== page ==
Columbus went back to Porto Santo with his ambitions thoroughly kindled. He had been given a definite command in the Portuguese Navy; he had been sailing with a fleet; he had been down to the mysterious coast of Africa; he had been trafficking with strange tribes; he had been engaged in a difficult piece of navigation such as he loved; and on the long dreamy days of the voyage home, the caravels furrowing the blue Atlantic before the steady trade-wind, he determined that he would find some way of putting his knowledge to use, and of earning distinction for himself. Living, as he had been lately, in Atlantic seaports overlooking the western ocean it is certain that the idea of discovering something in that direction occupied him more and more. What it was that he was to discover was probably very vague in his mind, and was likely not designated by any name more exact than “lands.” In after years he tried to show that it was a logical and scientific deduction which led him to go and seek the eastern shore of the Indian continent by sailing west; but we may be almost certain that at this time he thought of no such thing. He had no exact scientific knowledge at this date. His map making had taught him something, and naturally he had kept his ears open, and knew all the gossip and hearsay about the islands of the West; and there gradually grew in his mind the intuition or conviction—I refuse to call it an opinion—that, over that blue verge of the West, there was land to be found. How this seed of conviction first lodged in his mind it would be impossible to say; in any one of the steps through which we have followed him, it might have taken its root; but there it was, beginning to occupy his mind very seriously indeed; and he began to look out, as all men do who wish to act upon faith or conviction which they cannot demonstrate to another person, for some proofs that his conviction was a sound one.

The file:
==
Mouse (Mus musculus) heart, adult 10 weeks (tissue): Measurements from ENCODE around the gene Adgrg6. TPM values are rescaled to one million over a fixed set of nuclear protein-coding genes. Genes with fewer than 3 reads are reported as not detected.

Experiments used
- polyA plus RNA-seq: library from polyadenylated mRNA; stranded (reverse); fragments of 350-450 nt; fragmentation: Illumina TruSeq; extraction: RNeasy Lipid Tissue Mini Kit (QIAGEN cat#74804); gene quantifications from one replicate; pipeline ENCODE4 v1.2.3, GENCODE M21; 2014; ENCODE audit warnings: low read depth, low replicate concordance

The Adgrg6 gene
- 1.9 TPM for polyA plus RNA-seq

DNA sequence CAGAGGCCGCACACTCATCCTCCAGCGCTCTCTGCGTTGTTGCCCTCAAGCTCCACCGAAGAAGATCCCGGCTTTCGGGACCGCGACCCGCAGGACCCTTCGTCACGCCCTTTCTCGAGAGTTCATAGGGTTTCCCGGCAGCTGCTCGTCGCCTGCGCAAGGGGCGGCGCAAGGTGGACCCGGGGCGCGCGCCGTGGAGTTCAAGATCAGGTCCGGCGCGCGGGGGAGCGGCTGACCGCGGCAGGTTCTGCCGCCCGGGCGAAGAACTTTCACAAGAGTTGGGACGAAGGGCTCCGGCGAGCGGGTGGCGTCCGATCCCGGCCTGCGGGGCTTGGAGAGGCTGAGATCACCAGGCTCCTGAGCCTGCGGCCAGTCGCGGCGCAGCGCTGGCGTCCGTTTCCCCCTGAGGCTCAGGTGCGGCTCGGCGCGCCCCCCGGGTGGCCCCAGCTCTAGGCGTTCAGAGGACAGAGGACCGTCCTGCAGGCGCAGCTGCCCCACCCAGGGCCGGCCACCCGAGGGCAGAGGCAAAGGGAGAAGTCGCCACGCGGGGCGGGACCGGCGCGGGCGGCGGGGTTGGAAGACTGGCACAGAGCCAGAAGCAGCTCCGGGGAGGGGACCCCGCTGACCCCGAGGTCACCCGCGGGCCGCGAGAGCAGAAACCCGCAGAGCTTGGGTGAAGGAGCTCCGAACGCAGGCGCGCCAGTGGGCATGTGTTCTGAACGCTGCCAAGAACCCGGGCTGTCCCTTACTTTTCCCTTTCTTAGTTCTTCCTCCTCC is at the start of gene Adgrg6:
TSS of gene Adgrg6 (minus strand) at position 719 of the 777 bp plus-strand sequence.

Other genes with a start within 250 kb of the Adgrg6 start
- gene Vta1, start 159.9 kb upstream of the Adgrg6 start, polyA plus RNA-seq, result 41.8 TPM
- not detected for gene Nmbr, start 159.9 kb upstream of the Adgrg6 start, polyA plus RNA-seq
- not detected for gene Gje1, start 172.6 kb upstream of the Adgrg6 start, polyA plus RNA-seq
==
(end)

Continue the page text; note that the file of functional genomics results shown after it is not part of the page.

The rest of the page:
And now, just at the moment when he needs it most, comes an incident that, to a man of his religious and superstitious habit, seems like the pointing finger of Providence. The story of the shipwrecked pilot has been discredited by nearly all the modern biographers of Columbus, chiefly because it does not fit in with their theory of his scientific studies and the alleged bearing of these on his great discovery; but it is given by Las Casas, who says that it was commonly believed by Columbus’s entourage at Hispaniola. Moreover, amid all the tangles of theory and argument in which the achievement of Columbus has been involved, this original story of shipwrecked mariners stands out with a strength and simplicity that cannot be entirely disregarded by the historian who permits himself some light of imagination by which to work. It is more true to life and to nature that Columbus should have received his last impulse, the little push that was to set his accumulated energy and determination in motion, from a thing of pure chance, than that he should have built his achievement up in a logical superstructure resting on a basis of profound and elaborate theory.